The Benefit of Defined Benefits

Read the full column (CAP)

The recent economic downtown and stock market decline have damaged many Americans’ plans for retirement and clearly demonstrated that 401(k) plans place significant risks on workers. In just the past year, the value of stocks in 401(k) plans and individual retirement accounts, or IRAs, fell by $2.0 trillion according to new research from the Center for Retirement Research at Boston College. Younger workers may have time to recover their losses, but those near retirement, or already in retirement, often don’t have the luxury of time and may be forced to make unattractive choices to meet day-to-day living expenses—working more, turning to family or public assistance, or living in poverty.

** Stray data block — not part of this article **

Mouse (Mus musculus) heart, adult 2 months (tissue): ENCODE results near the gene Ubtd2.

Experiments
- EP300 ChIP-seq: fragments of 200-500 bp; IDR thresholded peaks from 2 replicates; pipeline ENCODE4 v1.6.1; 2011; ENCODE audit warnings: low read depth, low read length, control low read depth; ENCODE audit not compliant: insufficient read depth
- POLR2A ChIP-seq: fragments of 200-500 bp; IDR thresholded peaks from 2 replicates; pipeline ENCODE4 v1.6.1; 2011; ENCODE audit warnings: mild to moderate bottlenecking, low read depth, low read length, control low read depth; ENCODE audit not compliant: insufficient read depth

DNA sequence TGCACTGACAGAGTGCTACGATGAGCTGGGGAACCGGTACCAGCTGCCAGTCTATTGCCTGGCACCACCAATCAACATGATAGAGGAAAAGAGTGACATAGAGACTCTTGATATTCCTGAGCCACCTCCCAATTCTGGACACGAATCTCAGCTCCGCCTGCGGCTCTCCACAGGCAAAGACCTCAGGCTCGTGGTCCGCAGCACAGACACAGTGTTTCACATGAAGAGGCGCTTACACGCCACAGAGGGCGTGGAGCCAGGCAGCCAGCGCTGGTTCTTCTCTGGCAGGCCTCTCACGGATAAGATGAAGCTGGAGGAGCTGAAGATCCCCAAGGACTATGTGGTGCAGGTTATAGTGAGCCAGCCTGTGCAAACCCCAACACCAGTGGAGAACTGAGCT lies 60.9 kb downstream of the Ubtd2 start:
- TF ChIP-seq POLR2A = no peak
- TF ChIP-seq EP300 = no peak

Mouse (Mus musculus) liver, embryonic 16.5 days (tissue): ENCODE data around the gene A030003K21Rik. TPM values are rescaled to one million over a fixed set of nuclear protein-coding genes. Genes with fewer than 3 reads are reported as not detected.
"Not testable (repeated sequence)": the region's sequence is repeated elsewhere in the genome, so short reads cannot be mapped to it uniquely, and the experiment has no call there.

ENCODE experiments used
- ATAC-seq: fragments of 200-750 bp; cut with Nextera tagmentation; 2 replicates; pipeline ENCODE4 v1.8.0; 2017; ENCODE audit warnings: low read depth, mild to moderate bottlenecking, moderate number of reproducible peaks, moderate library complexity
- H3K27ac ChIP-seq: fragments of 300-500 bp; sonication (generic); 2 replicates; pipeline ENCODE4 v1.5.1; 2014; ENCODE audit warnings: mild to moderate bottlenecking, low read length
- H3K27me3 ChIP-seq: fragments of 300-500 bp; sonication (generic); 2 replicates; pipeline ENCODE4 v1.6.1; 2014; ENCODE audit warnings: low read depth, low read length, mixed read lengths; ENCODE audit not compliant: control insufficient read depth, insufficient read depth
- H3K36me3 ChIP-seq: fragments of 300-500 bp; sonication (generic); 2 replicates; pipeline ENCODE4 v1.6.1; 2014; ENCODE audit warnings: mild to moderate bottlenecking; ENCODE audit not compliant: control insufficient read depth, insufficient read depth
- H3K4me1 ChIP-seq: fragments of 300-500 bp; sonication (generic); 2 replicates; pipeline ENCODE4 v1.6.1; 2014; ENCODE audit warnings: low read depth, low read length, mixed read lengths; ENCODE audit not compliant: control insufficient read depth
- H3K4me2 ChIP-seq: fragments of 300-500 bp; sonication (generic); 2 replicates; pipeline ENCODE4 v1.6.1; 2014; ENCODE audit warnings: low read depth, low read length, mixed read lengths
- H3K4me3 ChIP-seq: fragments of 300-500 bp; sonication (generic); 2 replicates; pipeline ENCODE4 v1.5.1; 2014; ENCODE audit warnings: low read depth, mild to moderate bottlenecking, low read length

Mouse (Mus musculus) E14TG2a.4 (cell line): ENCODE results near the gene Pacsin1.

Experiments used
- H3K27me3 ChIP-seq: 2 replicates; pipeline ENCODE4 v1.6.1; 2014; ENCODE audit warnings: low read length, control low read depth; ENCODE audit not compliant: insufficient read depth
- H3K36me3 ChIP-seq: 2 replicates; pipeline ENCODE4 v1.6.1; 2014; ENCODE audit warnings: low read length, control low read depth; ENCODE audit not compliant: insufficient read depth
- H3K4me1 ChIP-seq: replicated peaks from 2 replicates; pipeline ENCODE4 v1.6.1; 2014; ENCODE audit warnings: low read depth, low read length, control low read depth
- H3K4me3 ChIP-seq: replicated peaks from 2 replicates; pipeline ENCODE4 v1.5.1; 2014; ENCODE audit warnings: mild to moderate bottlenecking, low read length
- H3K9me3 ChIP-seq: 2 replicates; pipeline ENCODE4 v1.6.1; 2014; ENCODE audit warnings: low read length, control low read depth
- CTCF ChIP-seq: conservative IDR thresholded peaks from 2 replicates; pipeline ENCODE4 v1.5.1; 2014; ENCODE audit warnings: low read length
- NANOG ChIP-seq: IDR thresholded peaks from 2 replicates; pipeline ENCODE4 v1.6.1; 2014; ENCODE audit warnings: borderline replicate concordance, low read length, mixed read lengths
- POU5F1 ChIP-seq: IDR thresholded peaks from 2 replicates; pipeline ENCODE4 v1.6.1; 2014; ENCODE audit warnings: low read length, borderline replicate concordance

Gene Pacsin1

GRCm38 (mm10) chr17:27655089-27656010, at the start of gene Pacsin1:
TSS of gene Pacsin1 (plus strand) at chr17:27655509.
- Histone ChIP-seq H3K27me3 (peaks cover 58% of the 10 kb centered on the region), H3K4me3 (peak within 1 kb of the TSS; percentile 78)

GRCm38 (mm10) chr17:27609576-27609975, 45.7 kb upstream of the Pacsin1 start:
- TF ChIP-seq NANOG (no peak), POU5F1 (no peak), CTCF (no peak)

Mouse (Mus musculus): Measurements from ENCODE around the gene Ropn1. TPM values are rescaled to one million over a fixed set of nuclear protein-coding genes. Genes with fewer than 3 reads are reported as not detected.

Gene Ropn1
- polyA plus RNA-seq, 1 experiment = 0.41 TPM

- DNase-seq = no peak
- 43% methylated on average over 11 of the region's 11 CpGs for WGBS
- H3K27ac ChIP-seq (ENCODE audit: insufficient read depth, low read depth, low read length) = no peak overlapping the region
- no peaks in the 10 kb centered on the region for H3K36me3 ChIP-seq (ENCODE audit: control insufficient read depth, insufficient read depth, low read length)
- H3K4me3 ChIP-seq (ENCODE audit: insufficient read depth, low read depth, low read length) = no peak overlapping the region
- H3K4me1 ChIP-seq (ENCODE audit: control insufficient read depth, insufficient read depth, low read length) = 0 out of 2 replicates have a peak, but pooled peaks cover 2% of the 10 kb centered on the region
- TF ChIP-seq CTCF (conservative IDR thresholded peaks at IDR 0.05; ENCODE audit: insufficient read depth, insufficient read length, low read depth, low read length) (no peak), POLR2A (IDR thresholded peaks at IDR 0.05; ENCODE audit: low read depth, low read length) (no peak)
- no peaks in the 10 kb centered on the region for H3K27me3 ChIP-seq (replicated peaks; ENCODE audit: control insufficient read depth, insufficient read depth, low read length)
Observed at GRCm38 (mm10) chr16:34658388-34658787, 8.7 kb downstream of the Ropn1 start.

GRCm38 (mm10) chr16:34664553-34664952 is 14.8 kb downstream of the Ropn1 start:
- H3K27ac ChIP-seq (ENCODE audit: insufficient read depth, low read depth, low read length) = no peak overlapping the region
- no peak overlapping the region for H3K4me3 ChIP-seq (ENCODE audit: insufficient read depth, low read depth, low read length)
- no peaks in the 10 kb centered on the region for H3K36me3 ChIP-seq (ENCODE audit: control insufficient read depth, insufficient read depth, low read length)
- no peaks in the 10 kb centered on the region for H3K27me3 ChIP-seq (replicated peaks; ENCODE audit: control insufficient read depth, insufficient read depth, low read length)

Defined benefit retirement plans have also lost significant value, but people with defined benefit plans are more cushioned from Wall Street’s volatility. Defined benefit pension plans are not risk free and are not always better than 401(k) plans for every worker. In fact, the ideal plan would combine elements of both 401(k) plans and defined benefit plans. But the current financial crisis illustrates some of the strengths of defined benefit pensions.

This article was originally published in .